Distributed AI-defense for Cyber Threats on Edge Computing Systems

De La Torre Parra, Gonzalo
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As cyber threat actors develop increasingly sophisticated strategies, cutting-edge cyber security has become a necessity for industry organizations and government agencies. A deluge of novel threat strategies has overwhelmed many state-of-the-art cyber security models. Mutating hashes, complex obfuscation mechanisms, self-propagating malware, and intelligent malware components can easily overwhelm current signature-based and behavioral-based cyber security approaches. Moreover, as novel computational, storage, and energy efficiency advancements have evolved to spawn new technological breakthroughs, such as the Internet of Things (IoT), security developments face the challenge of matching the advancements of novel threats and novel technology.

IoT technologies have enabled the collection, processing, and communication of data in Autonomous Vehicles, Smart Cities, Smart Grids, and eHealth applications. Given their many features and their low cost, IoT devices are often distributed en masse and are not operated in controlled and security-hardened environments. These uncontrolled variables expose physical, network, and application attack opportunities, often using newer and more exploitable protocols with limited protections. To tackle this issue, edge-level threat and attack detection systems require specialized solutions that leverage the local computing power of edge systems, take advantage of the close proximity to edge devices (e.g IoT devices and mobile devices), and make use of advanced infrastructure-level aggregation capabilities that benefit from distributed learning. We propose that deep learning is essential in these specialized solutions.

Deep learning models have demonstrated a great success in big data and drawn immense attention from cyber security experts. A clear advantage of such models is their ability to discover hidden patterns that can isolate and discern between benign and malicious patterns. Still, some of the major challenges in developing deep learning models for threat detection include:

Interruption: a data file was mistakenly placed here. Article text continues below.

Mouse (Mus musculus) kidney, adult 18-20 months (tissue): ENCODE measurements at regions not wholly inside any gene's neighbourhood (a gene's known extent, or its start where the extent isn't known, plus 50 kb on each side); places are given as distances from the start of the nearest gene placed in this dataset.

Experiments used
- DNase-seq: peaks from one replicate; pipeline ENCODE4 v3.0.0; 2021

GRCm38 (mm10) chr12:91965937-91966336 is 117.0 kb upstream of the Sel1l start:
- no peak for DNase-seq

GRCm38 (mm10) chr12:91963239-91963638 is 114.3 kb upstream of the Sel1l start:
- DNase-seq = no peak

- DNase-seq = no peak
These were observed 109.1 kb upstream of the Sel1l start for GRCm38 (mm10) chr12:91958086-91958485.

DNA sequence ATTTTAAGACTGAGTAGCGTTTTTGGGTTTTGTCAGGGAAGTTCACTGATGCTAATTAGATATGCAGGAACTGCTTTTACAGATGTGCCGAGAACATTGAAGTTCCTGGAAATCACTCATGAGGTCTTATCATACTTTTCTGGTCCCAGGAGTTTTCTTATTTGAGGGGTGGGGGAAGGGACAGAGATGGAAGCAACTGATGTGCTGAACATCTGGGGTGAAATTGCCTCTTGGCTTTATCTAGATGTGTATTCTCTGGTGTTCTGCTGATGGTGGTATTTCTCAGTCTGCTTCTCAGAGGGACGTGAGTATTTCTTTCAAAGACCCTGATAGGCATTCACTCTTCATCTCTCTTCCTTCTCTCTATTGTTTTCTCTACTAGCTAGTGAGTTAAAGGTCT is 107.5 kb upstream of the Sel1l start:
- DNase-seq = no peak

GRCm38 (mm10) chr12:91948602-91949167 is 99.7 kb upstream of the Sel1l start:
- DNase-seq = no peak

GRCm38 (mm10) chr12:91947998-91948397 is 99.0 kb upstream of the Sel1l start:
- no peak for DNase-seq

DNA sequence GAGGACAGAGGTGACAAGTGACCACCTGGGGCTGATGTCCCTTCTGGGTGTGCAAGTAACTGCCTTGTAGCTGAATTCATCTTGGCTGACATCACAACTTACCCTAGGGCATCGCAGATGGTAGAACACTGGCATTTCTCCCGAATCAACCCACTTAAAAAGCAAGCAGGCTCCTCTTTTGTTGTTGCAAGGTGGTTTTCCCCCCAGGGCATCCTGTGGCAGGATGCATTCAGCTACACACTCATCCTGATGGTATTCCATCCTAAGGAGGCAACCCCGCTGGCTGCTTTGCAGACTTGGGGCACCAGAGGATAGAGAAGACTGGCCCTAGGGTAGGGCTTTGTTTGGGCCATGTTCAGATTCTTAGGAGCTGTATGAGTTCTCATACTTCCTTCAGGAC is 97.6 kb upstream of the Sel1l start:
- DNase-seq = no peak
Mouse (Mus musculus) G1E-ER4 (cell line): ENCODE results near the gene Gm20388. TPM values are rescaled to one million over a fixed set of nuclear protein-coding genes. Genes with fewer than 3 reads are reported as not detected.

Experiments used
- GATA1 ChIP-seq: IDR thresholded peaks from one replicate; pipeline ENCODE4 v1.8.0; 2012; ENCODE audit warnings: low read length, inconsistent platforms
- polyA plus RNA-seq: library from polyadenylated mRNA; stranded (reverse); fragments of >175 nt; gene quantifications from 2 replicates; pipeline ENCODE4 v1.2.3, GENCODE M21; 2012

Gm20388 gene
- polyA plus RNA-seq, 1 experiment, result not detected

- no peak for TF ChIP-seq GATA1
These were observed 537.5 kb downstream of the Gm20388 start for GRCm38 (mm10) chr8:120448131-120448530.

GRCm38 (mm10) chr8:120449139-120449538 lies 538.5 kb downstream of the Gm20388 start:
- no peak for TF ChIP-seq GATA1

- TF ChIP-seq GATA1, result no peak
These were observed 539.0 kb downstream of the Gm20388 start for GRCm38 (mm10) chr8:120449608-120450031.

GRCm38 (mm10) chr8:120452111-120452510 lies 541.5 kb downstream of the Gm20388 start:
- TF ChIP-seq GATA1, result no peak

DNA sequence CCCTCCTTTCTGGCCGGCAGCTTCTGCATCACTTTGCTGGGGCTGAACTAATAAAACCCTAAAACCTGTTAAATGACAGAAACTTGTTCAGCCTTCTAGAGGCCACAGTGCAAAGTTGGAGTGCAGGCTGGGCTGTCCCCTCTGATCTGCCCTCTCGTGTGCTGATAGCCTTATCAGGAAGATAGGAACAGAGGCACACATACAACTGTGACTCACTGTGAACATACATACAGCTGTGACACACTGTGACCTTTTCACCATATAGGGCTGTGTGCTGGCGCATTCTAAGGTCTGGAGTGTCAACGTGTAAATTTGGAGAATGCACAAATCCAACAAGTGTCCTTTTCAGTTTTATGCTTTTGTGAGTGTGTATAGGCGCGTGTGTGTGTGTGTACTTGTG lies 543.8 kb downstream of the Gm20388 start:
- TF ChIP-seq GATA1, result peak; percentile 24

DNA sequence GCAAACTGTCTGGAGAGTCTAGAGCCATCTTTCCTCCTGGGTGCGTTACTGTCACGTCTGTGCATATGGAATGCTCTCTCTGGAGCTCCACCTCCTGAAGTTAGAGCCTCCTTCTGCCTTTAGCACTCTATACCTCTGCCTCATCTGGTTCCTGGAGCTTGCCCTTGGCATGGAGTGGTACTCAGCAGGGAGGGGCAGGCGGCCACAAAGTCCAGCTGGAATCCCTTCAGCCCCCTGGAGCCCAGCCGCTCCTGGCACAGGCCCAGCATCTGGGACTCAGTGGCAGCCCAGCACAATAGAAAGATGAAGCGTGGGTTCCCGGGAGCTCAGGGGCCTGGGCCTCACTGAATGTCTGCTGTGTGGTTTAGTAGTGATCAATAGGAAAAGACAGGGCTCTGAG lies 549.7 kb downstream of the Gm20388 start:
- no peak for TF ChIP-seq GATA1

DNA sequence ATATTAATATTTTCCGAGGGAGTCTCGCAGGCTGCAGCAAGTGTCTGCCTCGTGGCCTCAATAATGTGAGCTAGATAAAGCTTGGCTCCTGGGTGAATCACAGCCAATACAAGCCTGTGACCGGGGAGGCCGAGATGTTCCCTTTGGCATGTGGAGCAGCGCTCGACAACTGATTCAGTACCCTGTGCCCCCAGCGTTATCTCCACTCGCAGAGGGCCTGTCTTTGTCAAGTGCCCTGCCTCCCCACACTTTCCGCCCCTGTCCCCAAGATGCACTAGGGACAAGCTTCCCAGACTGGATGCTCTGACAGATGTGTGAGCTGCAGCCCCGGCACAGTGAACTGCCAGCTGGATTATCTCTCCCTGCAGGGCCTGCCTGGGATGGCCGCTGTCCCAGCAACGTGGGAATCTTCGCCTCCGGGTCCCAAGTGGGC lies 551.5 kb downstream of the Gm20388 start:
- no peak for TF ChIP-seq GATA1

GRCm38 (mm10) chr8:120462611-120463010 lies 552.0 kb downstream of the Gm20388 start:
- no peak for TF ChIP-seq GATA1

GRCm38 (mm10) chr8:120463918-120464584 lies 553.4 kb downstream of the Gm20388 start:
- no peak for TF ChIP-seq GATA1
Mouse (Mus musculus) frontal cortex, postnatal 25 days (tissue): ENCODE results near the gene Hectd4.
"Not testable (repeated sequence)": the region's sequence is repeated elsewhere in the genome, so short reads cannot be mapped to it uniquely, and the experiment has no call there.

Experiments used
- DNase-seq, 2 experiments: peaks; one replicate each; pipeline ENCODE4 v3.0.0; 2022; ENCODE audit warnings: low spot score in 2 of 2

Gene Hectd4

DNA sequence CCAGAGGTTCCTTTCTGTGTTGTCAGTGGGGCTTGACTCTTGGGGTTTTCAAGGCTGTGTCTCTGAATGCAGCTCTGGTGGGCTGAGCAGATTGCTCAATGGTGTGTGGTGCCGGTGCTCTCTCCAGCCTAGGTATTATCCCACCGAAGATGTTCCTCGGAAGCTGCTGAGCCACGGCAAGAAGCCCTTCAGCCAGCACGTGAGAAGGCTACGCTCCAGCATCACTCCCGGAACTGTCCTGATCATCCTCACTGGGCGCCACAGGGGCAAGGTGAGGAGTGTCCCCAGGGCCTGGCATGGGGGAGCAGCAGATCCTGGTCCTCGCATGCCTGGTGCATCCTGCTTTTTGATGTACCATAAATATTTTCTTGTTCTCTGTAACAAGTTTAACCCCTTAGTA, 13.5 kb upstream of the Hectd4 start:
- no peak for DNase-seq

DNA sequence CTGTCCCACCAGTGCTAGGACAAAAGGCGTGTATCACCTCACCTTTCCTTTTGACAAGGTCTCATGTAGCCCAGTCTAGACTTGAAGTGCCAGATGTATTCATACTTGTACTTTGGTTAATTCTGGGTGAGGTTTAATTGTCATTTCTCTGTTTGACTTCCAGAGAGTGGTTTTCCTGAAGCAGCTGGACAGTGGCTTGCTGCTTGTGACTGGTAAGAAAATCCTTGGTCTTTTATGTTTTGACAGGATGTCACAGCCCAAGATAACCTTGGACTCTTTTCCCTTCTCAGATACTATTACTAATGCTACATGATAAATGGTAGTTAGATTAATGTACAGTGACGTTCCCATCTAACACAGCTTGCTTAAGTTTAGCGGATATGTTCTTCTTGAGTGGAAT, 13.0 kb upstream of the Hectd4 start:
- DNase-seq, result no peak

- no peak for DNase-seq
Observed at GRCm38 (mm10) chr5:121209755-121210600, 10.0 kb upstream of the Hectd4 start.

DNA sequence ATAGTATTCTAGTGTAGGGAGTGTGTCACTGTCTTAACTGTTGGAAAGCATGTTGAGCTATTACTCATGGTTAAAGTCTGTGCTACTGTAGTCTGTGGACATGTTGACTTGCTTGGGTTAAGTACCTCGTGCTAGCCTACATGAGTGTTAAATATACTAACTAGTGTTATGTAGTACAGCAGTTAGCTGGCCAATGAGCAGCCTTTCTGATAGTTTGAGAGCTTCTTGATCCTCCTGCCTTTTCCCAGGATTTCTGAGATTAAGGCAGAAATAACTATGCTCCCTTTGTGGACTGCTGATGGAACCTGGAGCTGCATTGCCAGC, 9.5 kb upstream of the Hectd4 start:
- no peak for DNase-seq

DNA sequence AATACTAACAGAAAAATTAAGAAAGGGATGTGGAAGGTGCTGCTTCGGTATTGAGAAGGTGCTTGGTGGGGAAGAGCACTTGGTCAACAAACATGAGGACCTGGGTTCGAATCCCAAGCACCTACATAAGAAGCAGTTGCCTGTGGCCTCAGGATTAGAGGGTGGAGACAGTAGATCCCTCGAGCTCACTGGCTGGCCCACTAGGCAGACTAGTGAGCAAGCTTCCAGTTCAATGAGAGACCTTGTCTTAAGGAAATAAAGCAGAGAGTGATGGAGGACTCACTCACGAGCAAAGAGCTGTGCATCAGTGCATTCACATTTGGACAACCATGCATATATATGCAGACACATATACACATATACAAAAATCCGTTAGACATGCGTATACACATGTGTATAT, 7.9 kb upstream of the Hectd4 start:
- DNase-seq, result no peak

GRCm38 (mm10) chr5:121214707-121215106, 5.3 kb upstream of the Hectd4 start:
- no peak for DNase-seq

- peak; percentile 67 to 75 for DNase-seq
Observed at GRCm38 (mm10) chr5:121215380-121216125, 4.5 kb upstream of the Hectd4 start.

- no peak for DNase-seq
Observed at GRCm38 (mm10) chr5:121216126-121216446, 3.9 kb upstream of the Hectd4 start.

1. The need for big data to explore multiple cyber security scenarios and the lack of available representative datasets for threat detection.

  2. State-of-the-art works presented in the literature focus on developing models via a centralized-learning approach. While most works show great effectiveness in detecting anomalies in network traffic, system logs, and other types of data, centralized-learning approaches require the collection of data from multiple edge computing systems, violating data privacy principles.

  3. Cyber forensic teams require visibility to the model's decision-making process in incident detection. Such essential functionality for threat forensics has yet to be offered in state-of-the-art models. The security model proposed in this thesis provides this visibility for threat forensics.

First, we present a case study of cyber security in autonomous vehicles' edge infrastructures. Second, we present a case study exploring the effectiveness of deep packet inspection for attack detection in smart grids edge infrastructures based on recommendations provided by government agencies. Third, we present a cloud-based cyber security framework for synthetic data generation. Our model has the capacity to emulate benign and malicious activity in order to facilitate the generation of representative datasets. Our model also offers opportunities for other researchers to collaborate. Fourth, we present a framework for a novel distributed long short-term neural network that detects IoT attacks and makes use of a joint training method between edge devices and cloud systems. Lastly, we propose the first interpretable federated transformer log learning model for threat forensics. Unlike other works that exclusively focus on anomaly detection in syslogs, our proposed model incorporates the concept of federated learning (FL), a machine learning setting in which multiple entities collaborate in solving a machine learning problem under the coordination of a federated server. We leverage distributed problem-solving to generate a robust, privacy-preserving security model. Moreover, we integrate novel interpretability and backtracking methods for threat forensics.

The author has granted permission for their work to be available to the general public.
AI Interpretability, Anomaly Detection, Cyber Security, Federated Learning, Network Anomaly Detection, Threat Detection
Electrical and Computer Engineering